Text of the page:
Cambodia's opposition leader Kem Sokha jailed for 27 years on treason charges

Cambodian opposition leader politician Kem Sokha was sentenced to 27 years on house arrest Friday. Photo by Kith Serey/EPA-EFE
Cambodian opposition leader politician Kem Sokha was sentenced to 27 years on house arrest Friday. Photo by Kith Serey/EPA-EFE

March 3 (UPI) -- Cambodian opposition politician Kem Sokha was ordered to serve 27 years of detainment for treason on Friday, drawing international condemnation.

The former leader of the Cambodia National Rescue Party was found guilty of conspiring with the United States to oust Hun Sen, the prime minister and president of the ruling Cambodia People's Party. He was ordered to spend 27 years on house arrest.


Sokha, who denies the charges, was also banned from running for office and voting in elections.

"It is not right, unfair and can't be accepted," Ang Oudom, one of Sokha's lawyers said after the sentencing.

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Oudom said his client would appeal but suggested the ruling was politically motivated.

"It is a political case and only politicians can decide," he said.

International observers condemned the sentencing as an outrageous attempt by Sen, to silence dissent ahead of elections in July.


U.S. ambassador to Cambodia W. Patrick Murphy said the conviction was a miscarriage of justice, the culmination of a "multi-year process to silence" Sokha based on a "fabricated conspiracy."

"Denying Kem Sokha and other political figures their freedom of expression and association undermines Cambodia's constitution, international commitments, and past progress to develop as a pluralist and inclusive society," Murphy said.

"We call on authorities to allow all Cambodians to enjoy their universal human rights of peaceful assembly and free expression and to participate in building a truly democratic system."

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Human Rights Watch, which said Sokha had been subject to arbitrary detention, mistreatment in custody and a ban on participating in any political activity, called on Cambodian authorities to quash what it called Sokha's "politically motivated conviction" and immediately and unconditionally release him.

"It was obvious from the start that the charges against Kem Sokha were nothing but a politically motivated ploy by Prime Minister Hun Sen to sideline Cambodia's major opposition leader and eliminate the country's democratic system," said Phil Robertson, deputy Asia director at Human Rights Watch.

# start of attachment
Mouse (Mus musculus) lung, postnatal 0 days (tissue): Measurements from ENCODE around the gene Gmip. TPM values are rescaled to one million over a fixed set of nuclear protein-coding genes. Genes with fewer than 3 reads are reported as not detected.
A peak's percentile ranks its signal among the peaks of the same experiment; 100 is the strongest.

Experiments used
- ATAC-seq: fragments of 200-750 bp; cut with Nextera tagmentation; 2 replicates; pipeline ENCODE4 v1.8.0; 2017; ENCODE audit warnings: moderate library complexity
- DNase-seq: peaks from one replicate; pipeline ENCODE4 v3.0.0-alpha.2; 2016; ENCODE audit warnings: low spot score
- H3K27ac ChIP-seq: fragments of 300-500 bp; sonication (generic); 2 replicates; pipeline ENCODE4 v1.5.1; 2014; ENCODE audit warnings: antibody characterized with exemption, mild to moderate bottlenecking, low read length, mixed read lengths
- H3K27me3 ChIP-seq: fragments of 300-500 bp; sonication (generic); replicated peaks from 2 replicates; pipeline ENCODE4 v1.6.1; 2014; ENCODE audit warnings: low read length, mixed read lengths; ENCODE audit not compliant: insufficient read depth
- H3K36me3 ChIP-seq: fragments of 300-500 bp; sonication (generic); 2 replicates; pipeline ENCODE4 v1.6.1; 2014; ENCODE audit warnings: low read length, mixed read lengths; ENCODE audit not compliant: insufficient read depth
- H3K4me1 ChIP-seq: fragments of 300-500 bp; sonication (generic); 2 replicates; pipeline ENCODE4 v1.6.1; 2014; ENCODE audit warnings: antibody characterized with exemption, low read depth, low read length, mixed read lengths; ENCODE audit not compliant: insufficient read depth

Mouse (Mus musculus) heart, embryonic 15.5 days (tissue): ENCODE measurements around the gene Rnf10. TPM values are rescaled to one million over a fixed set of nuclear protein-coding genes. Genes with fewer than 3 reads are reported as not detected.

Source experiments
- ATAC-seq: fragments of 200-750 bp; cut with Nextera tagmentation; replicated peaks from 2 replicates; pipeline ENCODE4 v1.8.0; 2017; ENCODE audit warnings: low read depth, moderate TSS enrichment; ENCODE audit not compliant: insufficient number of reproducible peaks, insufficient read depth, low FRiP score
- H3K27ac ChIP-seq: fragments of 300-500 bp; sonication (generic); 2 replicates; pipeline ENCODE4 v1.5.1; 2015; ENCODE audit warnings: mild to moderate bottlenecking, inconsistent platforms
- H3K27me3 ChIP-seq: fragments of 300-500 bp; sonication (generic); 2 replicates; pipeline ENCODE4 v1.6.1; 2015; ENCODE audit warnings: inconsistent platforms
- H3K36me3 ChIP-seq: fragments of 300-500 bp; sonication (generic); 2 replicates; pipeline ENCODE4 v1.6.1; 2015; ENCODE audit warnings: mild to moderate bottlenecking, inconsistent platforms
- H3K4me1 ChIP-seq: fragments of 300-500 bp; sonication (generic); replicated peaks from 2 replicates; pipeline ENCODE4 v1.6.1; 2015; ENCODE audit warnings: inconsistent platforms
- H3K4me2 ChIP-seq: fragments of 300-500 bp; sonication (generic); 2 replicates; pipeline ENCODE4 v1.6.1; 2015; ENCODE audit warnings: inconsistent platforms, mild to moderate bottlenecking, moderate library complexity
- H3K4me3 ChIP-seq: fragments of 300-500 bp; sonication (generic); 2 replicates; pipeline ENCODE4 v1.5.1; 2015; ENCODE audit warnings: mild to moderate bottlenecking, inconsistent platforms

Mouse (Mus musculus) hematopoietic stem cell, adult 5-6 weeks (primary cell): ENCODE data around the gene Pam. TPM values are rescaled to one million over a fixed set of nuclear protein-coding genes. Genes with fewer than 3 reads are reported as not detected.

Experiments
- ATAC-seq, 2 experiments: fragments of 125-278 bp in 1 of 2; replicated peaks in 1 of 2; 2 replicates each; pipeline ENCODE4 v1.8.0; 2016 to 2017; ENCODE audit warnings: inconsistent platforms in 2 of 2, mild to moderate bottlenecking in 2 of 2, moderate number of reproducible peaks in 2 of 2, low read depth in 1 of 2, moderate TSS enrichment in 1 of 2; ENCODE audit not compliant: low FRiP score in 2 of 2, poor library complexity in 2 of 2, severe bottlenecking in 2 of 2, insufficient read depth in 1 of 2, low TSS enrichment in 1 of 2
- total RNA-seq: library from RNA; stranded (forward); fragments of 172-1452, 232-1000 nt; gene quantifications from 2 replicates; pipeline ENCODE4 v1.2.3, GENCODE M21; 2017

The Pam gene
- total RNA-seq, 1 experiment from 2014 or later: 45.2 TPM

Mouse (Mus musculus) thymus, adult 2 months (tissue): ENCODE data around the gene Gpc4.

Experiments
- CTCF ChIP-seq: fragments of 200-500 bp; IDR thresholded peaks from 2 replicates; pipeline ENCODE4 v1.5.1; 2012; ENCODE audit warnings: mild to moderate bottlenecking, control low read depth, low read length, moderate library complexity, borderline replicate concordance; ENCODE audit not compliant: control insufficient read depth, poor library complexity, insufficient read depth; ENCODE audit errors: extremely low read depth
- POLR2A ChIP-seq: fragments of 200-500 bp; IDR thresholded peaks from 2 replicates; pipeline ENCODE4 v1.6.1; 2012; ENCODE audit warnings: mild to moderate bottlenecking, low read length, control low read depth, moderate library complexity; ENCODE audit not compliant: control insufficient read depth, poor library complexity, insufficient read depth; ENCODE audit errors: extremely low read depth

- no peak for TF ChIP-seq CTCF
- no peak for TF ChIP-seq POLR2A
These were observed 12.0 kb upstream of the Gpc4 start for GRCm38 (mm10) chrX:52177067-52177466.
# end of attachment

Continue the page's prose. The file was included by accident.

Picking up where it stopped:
"Sending Kem Sokha to prison isn't just about destroying his political party, but about squashing any hope that there can be a genuine general election in July."


Calling for the "fabricated charges" to be dropped and the immediate and unconditional release of Sokha, Amnesty International said the Cambodian justice system had once again shown its "jaw-dropping lack of independence by convicting Kem Sokha on baseless, politically motivated charges."

"This verdict is an unmistakable warning to opposition groups months before national elections. The use of the courts to hound opponents of Prime Minister Hun Sen knows no limits."

The group said Sokha was one of many opposition figures who has been put through physically and psychologically taxing ordeals, a situation that would continue after Friday's unjust verdict.

"There can be no right to a fair trial when the courts have been co-opted by the heavy hand of the government," it said.

The CNRP was dissolved by the country's Supreme Court in 2017 two months after Sokha's arrest, following accusations that the party was plotting to overthrow the government ahead of elections the following year.

Sen's CPP won all 125 seats turning Cambodia at a sweep into a one-party state.

At least 39 opposition politicians are held in Cambodian prisons, according to Amnesty International.

Many more were jailed through the course of last year in mass trials that denied them the right to a fair trial.


Cambodia is already under sanctions from the European Union and the United States for human rights violations and corruption.

In 2020, the EU partially withdrew preferential tariffs on trade granted to Cambodia due to its "serious and systematic violations of human rights principles" while Washington sanctioned two senior Cambodian officials in 2021 for their involvement in serious corruption under its Global Magnitsky Human Rights Accountability Act.

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